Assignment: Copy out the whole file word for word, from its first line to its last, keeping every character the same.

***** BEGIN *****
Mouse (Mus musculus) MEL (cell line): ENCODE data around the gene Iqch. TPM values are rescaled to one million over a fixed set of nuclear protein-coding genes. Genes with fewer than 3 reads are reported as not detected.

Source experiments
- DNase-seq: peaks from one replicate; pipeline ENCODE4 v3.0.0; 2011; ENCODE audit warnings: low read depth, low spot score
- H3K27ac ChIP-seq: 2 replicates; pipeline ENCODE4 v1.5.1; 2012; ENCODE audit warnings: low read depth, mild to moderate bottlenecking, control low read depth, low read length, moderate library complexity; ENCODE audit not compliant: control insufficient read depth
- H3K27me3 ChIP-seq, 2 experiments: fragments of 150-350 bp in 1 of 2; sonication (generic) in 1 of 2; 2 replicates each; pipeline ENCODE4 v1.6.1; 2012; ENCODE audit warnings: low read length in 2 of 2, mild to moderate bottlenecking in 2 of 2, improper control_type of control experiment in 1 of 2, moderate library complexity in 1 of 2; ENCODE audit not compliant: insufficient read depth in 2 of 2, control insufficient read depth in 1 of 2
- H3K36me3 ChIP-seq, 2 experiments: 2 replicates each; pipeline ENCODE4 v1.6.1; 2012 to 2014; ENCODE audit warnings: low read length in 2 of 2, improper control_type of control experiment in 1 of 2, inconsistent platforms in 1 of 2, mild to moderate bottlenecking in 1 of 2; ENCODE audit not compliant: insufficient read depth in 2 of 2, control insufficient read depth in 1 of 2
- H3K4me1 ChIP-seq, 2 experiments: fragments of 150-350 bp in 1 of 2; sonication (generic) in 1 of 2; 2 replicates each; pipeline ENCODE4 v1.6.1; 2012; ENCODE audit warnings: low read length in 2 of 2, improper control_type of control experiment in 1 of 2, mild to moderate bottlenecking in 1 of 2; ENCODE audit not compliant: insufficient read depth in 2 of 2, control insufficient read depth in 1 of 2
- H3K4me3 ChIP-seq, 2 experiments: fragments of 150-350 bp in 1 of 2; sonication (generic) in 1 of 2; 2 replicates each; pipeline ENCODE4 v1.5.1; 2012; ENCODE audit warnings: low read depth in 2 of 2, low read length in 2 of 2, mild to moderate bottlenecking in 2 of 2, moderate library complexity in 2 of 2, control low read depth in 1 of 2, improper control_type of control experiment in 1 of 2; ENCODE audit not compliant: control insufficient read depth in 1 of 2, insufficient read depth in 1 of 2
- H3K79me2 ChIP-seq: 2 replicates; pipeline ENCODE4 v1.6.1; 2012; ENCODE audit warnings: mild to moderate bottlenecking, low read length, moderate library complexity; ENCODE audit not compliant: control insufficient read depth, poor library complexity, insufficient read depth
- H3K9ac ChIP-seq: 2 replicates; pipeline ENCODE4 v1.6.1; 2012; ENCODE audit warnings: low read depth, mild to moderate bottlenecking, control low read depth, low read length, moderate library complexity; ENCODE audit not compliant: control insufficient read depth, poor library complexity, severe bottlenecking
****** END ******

Mouse (Mus musculus) MEL (cell line): ENCODE data around the gene Iqch. TPM values are rescaled to one million over a fixed set of nuclear protein-coding genes. Genes with fewer than 3 reads are reported as not detected.

Source experiments
- DNase-seq: peaks from one replicate; pipeline ENCODE4 v3.0.0; 2011; ENCODE audit warnings: low read depth, low spot score
- H3K27ac ChIP-seq: 2 replicates; pipeline ENCODE4 v1.5.1; 2012; ENCODE audit warnings: low read depth, mild to moderate bottlenecking, control low read depth, low read length, moderate library complexity; ENCODE audit not compliant: control insufficient read depth
- H3K27me3 ChIP-seq, 2 experiments: fragments of 150-350 bp in 1 of 2; sonication (generic) in 1 of 2; 2 replicates each; pipeline ENCODE4 v1.6.1; 2012; ENCODE audit warnings: low read length in 2 of 2, mild to moderate bottlenecking in 2 of 2, improper control_type of control experiment in 1 of 2, moderate library complexity in 1 of 2; ENCODE audit not compliant: insufficient read depth in 2 of 2, control insufficient read depth in 1 of 2
- H3K36me3 ChIP-seq, 2 experiments: 2 replicates each; pipeline ENCODE4 v1.6.1; 2012 to 2014; ENCODE audit warnings: low read length in 2 of 2, improper control_type of control experiment in 1 of 2, inconsistent platforms in 1 of 2, mild to moderate bottlenecking in 1 of 2; ENCODE audit not compliant: insufficient read depth in 2 of 2, control insufficient read depth in 1 of 2
- H3K4me1 ChIP-seq, 2 experiments: fragments of 150-350 bp in 1 of 2; sonication (generic) in 1 of 2; 2 replicates each; pipeline ENCODE4 v1.6.1; 2012; ENCODE audit warnings: low read length in 2 of 2, improper control_type of control experiment in 1 of 2, mild to moderate bottlenecking in 1 of 2; ENCODE audit not compliant: insufficient read depth in 2 of 2, control insufficient read depth in 1 of 2
- H3K4me3 ChIP-seq, 2 experiments: fragments of 150-350 bp in 1 of 2; sonication (generic) in 1 of 2; 2 replicates each; pipeline ENCODE4 v1.5.1; 2012; ENCODE audit warnings: low read depth in 2 of 2, low read length in 2 of 2, mild to moderate bottlenecking in 2 of 2, moderate library complexity in 2 of 2, control low read depth in 1 of 2, improper control_type of control experiment in 1 of 2; ENCODE audit not compliant: control insufficient read depth in 1 of 2, insufficient read depth in 1 of 2
- H3K79me2 ChIP-seq: 2 replicates; pipeline ENCODE4 v1.6.1; 2012; ENCODE audit warnings: mild to moderate bottlenecking, low read length, moderate library complexity; ENCODE audit not compliant: control insufficient read depth, poor library complexity, insufficient read depth
- H3K9ac ChIP-seq: 2 replicates; pipeline ENCODE4 v1.6.1; 2012; ENCODE audit warnings: low read depth, mild to moderate bottlenecking, control low read depth, low read length, moderate library complexity; ENCODE audit not compliant: control insufficient read depth, poor library complexity, severe bottlenecking